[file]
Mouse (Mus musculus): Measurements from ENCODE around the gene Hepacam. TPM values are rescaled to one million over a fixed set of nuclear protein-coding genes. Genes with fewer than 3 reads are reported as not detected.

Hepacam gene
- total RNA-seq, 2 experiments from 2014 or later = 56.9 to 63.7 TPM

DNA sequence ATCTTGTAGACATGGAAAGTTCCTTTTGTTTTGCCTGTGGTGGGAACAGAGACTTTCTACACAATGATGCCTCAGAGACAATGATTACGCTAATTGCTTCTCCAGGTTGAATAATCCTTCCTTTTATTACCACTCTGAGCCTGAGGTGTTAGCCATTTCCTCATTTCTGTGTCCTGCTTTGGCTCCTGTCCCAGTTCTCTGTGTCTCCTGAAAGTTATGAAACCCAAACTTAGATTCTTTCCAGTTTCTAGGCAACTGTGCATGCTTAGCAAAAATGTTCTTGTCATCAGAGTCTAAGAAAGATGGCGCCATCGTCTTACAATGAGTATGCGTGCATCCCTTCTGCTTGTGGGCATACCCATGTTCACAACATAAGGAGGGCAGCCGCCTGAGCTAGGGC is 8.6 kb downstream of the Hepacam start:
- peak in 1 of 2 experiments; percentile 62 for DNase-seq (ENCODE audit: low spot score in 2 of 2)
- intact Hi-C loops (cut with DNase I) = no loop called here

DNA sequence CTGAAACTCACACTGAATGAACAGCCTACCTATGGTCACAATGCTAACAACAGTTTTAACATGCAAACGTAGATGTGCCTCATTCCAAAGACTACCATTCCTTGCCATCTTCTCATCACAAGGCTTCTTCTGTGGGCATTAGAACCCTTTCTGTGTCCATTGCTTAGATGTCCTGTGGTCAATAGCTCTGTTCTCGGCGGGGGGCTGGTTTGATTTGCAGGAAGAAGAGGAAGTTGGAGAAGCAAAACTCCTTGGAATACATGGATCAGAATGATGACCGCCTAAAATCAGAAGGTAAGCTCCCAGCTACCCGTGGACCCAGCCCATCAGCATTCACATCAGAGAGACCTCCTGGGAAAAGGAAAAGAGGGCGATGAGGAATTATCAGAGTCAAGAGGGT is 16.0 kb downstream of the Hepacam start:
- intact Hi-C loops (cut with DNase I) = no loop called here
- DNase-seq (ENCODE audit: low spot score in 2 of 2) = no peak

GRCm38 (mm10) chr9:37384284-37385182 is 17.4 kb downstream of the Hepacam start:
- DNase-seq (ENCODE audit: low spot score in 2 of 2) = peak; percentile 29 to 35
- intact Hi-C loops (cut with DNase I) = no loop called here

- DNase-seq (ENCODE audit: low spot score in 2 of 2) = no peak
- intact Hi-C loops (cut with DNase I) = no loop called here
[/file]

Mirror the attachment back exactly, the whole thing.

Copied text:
Mouse (Mus musculus): Measurements from ENCODE around the gene Hepacam. TPM values are rescaled to one million over a fixed set of nuclear protein-coding genes. Genes with fewer than 3 reads are reported as not detected.

Hepacam gene
- total RNA-seq, 2 experiments from 2014 or later = 56.9 to 63.7 TPM

DNA sequence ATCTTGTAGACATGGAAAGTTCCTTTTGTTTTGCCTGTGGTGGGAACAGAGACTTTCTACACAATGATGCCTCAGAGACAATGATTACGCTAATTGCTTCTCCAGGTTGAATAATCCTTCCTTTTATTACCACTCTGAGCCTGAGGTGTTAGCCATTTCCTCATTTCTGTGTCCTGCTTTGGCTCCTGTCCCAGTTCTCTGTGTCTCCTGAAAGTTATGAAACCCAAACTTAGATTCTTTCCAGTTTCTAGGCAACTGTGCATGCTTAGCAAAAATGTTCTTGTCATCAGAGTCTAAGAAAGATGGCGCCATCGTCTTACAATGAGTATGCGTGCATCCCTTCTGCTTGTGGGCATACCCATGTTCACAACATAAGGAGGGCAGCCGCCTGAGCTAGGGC is 8.6 kb downstream of the Hepacam start:
- peak in 1 of 2 experiments; percentile 62 for DNase-seq (ENCODE audit: low spot score in 2 of 2)
- intact Hi-C loops (cut with DNase I) = no loop called here

DNA sequence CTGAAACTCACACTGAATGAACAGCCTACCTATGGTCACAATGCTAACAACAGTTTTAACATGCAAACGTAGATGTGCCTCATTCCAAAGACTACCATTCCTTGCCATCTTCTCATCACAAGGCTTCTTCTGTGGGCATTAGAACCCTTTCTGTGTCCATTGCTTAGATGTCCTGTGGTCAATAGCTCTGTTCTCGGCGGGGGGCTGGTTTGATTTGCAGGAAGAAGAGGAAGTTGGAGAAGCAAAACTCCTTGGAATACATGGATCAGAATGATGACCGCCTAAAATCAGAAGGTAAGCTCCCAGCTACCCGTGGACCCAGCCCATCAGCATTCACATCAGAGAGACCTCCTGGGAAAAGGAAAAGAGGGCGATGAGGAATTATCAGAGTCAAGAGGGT is 16.0 kb downstream of the Hepacam start:
- intact Hi-C loops (cut with DNase I) = no loop called here
- DNase-seq (ENCODE audit: low spot score in 2 of 2) = no peak

GRCm38 (mm10) chr9:37384284-37385182 is 17.4 kb downstream of the Hepacam start:
- DNase-seq (ENCODE audit: low spot score in 2 of 2) = peak; percentile 29 to 35
- intact Hi-C loops (cut with DNase I) = no loop called here

- DNase-seq (ENCODE audit: low spot score in 2 of 2) = no peak
- intact Hi-C loops (cut with DNase I) = no loop called here